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And as I write this heading above, the chicklit writer in me can’t resist adding: Which means fabulous. Okay so I also feel exhausted from too much exercise, faint from too little food, asphyxiated from too many cigarettes…but I’m thin. As the wise Kate Moss said, articulating what women worldwide know to be the gospel truth, “Nothing tastes as good as skinny feels.”

However, that is not what this post is about. Earlier this week I felt that that Piggies’ publicity needed another push. So I logged into Gmail, opened the chat window and wrote to my PR person (henceforth known as AT).

I began the conversation with my usual, I’m not feeling the love. Which I think it’s a cute opening salvo. AT, however, complains, saying she feels I’m doing diva act. The whole I’m-throwing-a-tantrum-because-I’m feeling-ignored which, frankly, is as far from the truth as John Abraham is from making it to the A list.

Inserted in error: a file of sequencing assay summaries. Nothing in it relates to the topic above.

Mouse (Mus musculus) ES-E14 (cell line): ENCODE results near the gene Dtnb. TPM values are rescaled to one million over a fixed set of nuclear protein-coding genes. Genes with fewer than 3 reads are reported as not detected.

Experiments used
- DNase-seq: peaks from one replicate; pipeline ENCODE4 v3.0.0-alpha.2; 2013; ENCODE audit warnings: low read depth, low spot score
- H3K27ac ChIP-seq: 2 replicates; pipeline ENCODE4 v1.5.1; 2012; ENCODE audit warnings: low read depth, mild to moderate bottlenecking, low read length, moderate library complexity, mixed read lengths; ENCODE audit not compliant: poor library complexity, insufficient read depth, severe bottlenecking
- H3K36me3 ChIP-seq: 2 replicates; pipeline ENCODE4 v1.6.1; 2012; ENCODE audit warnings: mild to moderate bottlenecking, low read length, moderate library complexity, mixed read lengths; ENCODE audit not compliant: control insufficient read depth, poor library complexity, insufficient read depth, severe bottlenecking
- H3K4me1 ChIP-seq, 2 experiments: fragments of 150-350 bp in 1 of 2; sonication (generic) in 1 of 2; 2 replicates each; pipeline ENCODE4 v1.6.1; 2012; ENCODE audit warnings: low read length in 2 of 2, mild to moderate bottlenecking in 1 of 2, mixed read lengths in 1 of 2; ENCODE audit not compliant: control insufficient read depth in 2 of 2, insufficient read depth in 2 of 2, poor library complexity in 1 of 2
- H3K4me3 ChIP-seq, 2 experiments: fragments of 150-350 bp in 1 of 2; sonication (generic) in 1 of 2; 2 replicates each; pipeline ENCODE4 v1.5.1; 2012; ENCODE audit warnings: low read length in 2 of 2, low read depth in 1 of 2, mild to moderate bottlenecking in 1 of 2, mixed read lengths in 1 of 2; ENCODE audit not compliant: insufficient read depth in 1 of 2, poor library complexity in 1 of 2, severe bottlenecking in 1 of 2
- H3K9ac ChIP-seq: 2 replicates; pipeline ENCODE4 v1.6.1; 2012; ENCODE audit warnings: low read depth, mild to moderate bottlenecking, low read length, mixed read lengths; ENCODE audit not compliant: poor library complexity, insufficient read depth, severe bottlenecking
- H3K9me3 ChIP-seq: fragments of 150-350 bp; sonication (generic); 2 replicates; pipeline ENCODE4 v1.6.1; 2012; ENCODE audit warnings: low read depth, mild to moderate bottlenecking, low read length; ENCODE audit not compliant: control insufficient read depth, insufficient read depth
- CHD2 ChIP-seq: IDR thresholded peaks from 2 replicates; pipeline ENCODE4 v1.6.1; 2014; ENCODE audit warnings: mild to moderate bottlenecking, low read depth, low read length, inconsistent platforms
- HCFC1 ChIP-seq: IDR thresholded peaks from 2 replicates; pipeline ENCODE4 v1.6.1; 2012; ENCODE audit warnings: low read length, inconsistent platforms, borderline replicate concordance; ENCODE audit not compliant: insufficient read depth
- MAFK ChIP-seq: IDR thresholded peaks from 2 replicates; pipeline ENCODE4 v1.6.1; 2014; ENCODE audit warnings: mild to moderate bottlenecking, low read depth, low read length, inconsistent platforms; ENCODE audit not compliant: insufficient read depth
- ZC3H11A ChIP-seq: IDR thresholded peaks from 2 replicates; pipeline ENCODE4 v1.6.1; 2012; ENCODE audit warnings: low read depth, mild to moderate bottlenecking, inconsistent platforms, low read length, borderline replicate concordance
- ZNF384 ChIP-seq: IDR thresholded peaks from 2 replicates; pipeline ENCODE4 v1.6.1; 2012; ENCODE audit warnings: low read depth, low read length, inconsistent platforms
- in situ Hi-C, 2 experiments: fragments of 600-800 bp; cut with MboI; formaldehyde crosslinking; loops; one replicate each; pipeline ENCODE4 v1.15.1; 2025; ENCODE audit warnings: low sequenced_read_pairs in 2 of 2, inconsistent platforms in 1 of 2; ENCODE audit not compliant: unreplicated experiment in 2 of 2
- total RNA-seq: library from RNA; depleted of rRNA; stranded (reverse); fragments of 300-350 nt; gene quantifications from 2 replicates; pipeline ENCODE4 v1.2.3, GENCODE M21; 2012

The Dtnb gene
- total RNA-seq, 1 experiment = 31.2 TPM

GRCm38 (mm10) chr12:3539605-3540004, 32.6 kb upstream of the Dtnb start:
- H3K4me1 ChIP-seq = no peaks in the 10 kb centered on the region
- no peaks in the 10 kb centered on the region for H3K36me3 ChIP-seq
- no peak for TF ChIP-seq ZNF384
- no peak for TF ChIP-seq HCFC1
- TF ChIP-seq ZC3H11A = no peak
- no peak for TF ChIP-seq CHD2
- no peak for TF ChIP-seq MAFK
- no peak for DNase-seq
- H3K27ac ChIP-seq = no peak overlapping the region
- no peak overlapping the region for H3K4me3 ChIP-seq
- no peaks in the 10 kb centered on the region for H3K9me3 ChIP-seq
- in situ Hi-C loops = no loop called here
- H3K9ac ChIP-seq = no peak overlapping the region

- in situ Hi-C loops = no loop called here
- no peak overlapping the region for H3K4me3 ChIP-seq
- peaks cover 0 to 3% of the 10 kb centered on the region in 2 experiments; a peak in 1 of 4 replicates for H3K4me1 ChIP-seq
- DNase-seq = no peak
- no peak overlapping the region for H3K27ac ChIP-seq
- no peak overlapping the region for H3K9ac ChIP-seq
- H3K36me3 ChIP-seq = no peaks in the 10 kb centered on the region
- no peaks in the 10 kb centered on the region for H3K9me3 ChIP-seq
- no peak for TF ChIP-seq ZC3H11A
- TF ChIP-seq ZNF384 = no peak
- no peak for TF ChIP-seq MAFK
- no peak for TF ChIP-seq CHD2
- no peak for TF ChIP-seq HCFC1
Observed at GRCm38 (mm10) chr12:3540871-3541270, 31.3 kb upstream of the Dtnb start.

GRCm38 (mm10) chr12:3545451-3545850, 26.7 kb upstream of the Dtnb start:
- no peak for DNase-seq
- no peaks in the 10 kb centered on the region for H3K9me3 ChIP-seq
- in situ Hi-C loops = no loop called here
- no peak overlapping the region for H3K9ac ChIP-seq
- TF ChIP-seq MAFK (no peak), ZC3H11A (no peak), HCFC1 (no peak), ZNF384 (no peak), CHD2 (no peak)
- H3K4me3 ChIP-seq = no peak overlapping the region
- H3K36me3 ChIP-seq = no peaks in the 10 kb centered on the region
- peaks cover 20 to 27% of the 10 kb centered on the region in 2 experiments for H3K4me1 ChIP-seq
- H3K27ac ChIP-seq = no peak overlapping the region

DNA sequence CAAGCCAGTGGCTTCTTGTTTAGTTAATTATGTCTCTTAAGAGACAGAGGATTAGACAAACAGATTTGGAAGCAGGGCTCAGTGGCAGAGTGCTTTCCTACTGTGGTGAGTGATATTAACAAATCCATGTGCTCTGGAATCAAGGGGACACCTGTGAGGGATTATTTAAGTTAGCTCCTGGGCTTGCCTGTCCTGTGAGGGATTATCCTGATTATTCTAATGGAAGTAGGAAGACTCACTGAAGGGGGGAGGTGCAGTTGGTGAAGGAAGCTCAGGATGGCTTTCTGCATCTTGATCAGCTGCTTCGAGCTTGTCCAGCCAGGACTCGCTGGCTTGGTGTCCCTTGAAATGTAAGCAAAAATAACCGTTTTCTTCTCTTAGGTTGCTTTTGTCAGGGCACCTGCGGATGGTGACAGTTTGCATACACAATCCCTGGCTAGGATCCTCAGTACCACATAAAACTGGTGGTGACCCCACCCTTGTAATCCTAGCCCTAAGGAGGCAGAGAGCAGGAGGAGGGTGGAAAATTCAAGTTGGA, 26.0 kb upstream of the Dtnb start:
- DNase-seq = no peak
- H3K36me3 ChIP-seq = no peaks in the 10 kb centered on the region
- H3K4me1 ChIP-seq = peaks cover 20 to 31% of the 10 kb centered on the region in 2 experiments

I am not a diva. I don’t demand round the clock attendance. Okay, so she can call me once a day and affirm to me that my books are selling like hot cakes and that I’m the best there is. And occasionally, just occasionally, like once a day, she can send me a compilation of press clippings also affirming the same.

Oh dear. In my defence, I said I’m not a diva. I didn’t say I’m not a neurotic writer.

Anyway, coming back to the Piggies publicity push, I mean it was topping all bestseller lists and everything but that’s precisely why I felt we needed to prod it along NOW. “Stoke the fire while it’s burning and all that, old girl,” I said.

I was taken aback when she agreed. “Quelle surprise,” I said, jumping across the English channels, if only linguistically.

She said that she had already contacted numerous publications and arranged for me to comment on a host of issues for various publications. Then she logged out of chat and called me on my cell. “Hold on,” she said. “D just called me. She’s on the other line. I’ll conference you.”

“Hey, D,” she said after a while. “So as I was saying why don’t you get Smita’s views on Handy Investment Tips for Housewives?”

Now AT had either forgotten to tell D she had conferenced me, or she’d told her, but had also encouraged her to be free with her opinion about me. Fire the gun from someone else’s shoulder and all that. I’m leaning towards the latter.